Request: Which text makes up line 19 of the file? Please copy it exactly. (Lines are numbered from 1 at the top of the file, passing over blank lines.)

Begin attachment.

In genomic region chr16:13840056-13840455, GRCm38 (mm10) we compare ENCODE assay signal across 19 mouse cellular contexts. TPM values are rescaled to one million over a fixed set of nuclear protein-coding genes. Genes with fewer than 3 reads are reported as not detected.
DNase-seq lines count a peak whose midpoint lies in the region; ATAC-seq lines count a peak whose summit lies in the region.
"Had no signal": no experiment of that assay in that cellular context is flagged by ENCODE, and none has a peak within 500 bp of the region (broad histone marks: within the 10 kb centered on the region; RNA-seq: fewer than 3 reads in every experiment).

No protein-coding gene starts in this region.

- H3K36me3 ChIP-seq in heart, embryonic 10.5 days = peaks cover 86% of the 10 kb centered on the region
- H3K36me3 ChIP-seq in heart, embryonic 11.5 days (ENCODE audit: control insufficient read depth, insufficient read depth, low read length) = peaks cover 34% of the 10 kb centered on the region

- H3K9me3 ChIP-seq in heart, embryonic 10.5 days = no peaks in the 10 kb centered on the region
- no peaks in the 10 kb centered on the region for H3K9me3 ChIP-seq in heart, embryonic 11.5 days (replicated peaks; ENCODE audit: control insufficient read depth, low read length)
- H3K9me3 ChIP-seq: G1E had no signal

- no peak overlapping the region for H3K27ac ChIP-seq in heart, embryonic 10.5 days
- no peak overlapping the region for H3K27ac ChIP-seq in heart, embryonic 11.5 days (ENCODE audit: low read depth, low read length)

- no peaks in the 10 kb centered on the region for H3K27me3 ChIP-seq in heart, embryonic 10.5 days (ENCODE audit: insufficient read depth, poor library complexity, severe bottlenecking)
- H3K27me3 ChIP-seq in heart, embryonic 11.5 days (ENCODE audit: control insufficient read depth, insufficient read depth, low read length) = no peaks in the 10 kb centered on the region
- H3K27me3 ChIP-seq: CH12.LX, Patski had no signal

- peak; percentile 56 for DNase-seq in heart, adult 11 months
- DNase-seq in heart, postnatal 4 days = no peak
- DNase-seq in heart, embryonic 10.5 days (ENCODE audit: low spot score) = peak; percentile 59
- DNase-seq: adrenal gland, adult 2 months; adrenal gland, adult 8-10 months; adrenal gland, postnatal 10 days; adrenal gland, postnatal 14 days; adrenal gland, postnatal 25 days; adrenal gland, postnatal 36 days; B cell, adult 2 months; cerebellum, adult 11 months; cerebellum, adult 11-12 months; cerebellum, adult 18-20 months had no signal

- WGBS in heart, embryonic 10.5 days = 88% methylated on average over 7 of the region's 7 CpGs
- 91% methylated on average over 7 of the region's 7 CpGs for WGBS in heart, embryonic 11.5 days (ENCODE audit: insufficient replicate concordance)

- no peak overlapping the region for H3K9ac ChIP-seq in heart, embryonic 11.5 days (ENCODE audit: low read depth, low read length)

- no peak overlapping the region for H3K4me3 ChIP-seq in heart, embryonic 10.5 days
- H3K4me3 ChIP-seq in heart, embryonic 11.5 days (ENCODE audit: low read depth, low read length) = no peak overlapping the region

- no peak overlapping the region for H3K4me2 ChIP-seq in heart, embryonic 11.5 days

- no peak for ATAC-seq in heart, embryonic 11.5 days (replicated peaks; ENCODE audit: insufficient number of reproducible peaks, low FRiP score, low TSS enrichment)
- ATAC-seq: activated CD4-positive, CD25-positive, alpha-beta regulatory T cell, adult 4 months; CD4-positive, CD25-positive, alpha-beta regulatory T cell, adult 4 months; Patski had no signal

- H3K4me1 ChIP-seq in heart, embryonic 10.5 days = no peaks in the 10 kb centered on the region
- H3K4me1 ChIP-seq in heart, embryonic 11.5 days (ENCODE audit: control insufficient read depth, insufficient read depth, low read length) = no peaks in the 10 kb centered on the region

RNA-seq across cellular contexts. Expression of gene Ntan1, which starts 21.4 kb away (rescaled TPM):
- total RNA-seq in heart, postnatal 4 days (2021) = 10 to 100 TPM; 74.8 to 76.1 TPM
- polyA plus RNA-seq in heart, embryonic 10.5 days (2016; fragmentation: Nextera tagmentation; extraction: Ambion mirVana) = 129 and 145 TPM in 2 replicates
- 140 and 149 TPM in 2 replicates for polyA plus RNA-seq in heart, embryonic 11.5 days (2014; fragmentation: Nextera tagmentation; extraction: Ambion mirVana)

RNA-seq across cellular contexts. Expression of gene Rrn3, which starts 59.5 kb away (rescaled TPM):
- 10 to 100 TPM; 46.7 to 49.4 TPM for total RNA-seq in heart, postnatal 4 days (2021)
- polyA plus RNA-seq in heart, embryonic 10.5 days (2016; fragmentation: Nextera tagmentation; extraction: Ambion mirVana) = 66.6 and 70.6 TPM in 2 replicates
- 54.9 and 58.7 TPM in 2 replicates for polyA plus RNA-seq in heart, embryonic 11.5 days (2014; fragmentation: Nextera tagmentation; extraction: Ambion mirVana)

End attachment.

- WGBS in heart, embryonic 10.5 days = 88% methylated on average over 7 of the region's 7 CpGs